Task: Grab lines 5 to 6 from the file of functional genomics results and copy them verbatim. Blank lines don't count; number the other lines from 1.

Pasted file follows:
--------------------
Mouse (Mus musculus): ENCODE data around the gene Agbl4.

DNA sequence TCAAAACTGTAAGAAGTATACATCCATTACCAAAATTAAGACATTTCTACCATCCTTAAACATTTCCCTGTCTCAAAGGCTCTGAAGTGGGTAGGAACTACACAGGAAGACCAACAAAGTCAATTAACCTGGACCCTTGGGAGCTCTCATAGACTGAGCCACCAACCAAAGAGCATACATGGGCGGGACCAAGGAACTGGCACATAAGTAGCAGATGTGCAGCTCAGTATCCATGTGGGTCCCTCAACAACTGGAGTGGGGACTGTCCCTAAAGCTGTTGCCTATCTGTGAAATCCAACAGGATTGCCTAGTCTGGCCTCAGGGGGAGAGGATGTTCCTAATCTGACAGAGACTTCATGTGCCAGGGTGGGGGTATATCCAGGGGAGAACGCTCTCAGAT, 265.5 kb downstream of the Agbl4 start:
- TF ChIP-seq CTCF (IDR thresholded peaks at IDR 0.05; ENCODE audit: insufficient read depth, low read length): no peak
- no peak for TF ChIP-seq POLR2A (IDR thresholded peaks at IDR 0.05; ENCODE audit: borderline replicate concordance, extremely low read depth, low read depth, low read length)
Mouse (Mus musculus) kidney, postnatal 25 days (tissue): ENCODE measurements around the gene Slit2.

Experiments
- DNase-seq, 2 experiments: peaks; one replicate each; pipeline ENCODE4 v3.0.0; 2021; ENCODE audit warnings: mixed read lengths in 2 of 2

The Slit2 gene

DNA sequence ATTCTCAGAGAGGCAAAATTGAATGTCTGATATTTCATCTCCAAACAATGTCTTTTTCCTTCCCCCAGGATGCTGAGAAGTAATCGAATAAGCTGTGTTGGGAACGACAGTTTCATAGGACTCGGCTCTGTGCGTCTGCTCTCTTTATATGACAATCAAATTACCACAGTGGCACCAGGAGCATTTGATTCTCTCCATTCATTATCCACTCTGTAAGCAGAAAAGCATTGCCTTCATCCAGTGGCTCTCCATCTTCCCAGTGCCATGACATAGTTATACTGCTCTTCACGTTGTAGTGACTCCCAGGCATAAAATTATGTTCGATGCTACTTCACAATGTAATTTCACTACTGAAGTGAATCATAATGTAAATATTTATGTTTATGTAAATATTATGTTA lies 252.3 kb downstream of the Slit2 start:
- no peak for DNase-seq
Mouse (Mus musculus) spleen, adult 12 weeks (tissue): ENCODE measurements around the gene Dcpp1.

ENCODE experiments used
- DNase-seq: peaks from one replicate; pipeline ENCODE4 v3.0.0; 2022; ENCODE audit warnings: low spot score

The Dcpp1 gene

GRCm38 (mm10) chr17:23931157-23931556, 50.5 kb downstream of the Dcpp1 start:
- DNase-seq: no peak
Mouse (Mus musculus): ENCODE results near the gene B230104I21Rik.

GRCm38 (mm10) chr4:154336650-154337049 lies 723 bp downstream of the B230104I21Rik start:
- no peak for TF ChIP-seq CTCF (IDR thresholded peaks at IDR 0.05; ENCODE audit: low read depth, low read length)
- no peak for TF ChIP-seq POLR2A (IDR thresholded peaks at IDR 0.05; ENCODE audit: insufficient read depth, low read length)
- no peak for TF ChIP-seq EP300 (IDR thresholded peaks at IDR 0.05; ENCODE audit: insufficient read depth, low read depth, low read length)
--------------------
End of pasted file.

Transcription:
Mouse (Mus musculus) kidney, postnatal 25 days (tissue): ENCODE measurements around the gene Slit2.

Experiments